The other day I was procrastinating on Facebook (as you do) when I came across an article that made my jaw drop. I read The Huffington Post’s 16 habits of Highly Sensitive People because I was bored – but came away with a life-changing realisation about myself. I am one of these Highly Sensitive People the article references.
A quick disclaimer, I am not a psychologist. I don’t like to put labels on people nor do I pretend to have a deep and profound knowledge of the human mind. What I do know is that this personality type is me to the last detail.
I am easily overwhelmed by stimuli – a loud noise or a bright light can completely throw me. I’m uncomfortable in highly social situations, an open-plan office was always far too much for me to cope with, and emotionally I’m extremely sensitive. I cry at the drop of a hat, I can’t watch gore on TV and I have a lot of empathy for other people’s problems.
So what are the pros and cons of being a Highly Sensitive Person as outlined by the article?
Pro: empathy is a vital tool
Empathy is a wonderful thing. Understanding and caring what others are going through means that I can help when others can’t. It means I can listen and give sound advice, it means I am often there for my friends when others aren’t.
It also gives you a strong social conscience. Highly sensitive people are the first to try and help in a crisis, the first to stand up against injustice and the last to judge when someone is in trouble.
Con: there is such a thing as over-empathising
I’m sure over the years I’ve been walked over or taken advantage of because I don’t like to upset people. Not because I’m scared they won’t like me, but because I genuinely hate the idea of causing someone else pain, even if they’ve lashed out at me first. I’m also the first to offer to pay for a meal, or be more generous than I can afford to be, both with my time and my money.
It is also annoying that I can’t watch horror or war movies because I empathise to the point where I start to feel whatever is happening on screen. I was physically ill when we watched The Impossible, even comedy gore has me cringing in my seat and I have to look away.
Pro: being sensitive allows you to really experience the world
Every emotion, every sound, sight and smell, all the ups and downs of life – being highly sensitive you don’t miss a thing. I have more vivid and deep experiences than I can count, and I count myself extremely lucky for those.
Con: being sensitive can be equally limiting
My whole life I’ve mostly encountered the word “sensitive” when it was sneered as an insult. Like, “God, why do you have to be so sensitive?” Crying at the drop of a hat? Extremely annoying and very embarrassing, particularly in a work or social environment. Even harder to explain that you’re not weak, your face just leaks when you get worked up.
It can also be limiting when I want to drive somewhere and I’m so photosensitive that sunlight makes me feel queasy – or when I want to eat but one smell can put me right off my food.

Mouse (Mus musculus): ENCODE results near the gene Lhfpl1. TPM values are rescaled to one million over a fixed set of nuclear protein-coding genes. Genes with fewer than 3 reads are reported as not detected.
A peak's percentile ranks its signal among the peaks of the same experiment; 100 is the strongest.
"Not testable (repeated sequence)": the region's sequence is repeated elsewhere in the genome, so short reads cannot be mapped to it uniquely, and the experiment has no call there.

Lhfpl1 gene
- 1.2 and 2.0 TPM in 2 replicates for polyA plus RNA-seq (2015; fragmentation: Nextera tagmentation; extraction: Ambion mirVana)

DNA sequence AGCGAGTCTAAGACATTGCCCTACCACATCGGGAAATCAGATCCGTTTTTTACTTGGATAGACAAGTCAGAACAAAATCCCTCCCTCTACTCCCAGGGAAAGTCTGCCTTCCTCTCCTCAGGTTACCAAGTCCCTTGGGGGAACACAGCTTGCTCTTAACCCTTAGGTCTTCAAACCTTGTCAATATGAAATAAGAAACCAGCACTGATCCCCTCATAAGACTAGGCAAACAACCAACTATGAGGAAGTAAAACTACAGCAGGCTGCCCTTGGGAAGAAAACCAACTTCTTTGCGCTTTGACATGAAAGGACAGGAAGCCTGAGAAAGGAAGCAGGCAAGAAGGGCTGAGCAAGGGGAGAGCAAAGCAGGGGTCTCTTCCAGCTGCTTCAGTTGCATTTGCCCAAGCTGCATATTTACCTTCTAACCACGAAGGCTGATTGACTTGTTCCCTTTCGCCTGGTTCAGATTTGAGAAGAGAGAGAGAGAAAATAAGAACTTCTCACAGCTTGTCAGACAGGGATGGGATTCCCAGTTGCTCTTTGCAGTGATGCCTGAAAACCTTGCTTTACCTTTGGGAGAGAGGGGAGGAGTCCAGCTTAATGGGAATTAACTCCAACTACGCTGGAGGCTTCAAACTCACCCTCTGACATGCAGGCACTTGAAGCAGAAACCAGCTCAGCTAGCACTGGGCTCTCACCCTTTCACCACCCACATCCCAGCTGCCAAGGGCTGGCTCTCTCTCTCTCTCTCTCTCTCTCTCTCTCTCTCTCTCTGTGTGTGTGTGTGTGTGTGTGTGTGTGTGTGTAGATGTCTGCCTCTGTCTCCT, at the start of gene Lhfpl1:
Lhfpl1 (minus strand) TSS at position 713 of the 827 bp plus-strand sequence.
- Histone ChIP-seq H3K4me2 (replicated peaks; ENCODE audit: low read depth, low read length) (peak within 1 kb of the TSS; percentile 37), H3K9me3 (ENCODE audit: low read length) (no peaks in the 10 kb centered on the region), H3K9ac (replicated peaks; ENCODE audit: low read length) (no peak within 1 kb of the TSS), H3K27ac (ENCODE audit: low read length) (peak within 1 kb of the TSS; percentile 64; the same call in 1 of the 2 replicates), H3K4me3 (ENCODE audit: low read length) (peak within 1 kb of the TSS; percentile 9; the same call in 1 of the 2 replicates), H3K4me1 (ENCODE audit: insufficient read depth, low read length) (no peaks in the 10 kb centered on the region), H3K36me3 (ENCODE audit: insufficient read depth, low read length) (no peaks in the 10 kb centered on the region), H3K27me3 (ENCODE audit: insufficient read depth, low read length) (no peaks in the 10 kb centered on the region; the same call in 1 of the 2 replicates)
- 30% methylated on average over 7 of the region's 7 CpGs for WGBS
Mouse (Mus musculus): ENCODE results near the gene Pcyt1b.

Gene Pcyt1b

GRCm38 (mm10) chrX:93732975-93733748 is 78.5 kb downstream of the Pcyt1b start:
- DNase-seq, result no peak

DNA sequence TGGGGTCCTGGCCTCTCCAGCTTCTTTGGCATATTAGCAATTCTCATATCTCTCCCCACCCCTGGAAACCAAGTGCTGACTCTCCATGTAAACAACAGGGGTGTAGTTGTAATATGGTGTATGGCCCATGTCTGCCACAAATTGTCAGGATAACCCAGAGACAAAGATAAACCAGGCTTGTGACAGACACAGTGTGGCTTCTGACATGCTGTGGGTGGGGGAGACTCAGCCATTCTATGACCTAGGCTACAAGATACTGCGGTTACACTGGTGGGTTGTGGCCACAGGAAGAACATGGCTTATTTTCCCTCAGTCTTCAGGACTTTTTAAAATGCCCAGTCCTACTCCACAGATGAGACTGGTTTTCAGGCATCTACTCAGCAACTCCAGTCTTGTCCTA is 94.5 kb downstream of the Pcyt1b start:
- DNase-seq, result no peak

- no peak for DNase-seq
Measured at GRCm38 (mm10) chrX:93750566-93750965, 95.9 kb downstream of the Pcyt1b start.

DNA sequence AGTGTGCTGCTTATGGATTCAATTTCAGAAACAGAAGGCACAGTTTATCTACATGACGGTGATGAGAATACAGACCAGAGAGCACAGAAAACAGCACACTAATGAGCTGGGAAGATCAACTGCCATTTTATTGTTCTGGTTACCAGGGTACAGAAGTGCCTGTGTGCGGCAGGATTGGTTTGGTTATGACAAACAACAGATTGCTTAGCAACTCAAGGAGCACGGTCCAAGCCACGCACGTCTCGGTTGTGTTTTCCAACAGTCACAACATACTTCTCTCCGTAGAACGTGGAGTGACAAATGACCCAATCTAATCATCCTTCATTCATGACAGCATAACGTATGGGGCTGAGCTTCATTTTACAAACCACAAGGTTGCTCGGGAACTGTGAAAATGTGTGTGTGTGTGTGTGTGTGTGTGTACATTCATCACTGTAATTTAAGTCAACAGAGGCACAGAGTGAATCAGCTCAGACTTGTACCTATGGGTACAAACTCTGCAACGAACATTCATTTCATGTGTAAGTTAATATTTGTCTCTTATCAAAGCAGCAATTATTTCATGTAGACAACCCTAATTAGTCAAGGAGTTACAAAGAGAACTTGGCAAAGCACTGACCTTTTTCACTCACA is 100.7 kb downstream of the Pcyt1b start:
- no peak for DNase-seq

Pro: social dynamics are easy to read
I remember coming home from a dinner party where tensions were rising between a friend of mine and her boyfriend. I turned to John and said “wow, there’s going to be a blow up when they get home.” John turned back to me, completely surprised and asked me why I thought that. Sure enough I had a phone call from my friend the next day telling me all about the argument that had taken place after the party.
I pick up on things that go over lots of people’s heads, tone of voice, body language, glances between people, simmering anger – social dynamics are almost palpable to me. This is good in a way, as it helps me diffuse situations before they happen or makes me aware that someone might need support.
Con: social situations are stressful
Someone once asked me if I could have the ability to read thoughts, would I take it? Trick question – I can’t read thoughts, but I can read people, for the most part. And no, I wouldn’t take it – sometimes I’d give it back if I could.
Imagine being able to really tell (not in a paranoid way) when someone is unhappy with you or dislikes you. Or when you’ve said the wrong thing and made someone uncomfortable. Being able to quite easily read how people are reacting to you can make social situations really stressful.
Equally stressful is the amount of noise and hubbub, which given how overwhelmed Highly Sensitive People are by stimuli is really unhelpful.
Pro: Highly Sensitive People have great manners
Highly Sensitive People are so aware of everything going on around them that they truly value social etiquette and politeness. I break out in a sweat at the thought of being late and keeping someone waiting, or at the idea of making people uncomfortable with poor table manners. We are constantly analysing ourselves and looking at ways to improve our social skills and grow personally.
Con: professional situations can be challenging
It’s not that we lack professionalism, it’s that the multiple challenges presented by being in an office environment can hold us back in our careers. Highly Sensitive People find open plan offices impossible to navigate, with their complex social dynamics, lots of noises, sights sounds and smells and lack of space to retreat and recover.
Working from home is the perfect solution for me as I can pick who I see and when I see them, but not everyone has that luxury. If you’re a Highly Sensitive Person, try smaller environments or cubicle offices if you can – it will make your life a lot easier.
While I could talk for hours about the pros and cons of being highly sensitive, now is as good a place as any to stop. If you’ve read this far, chances are you’re a Highly Sensitive Person too! I’d love to hear about your experiences in the comment box below.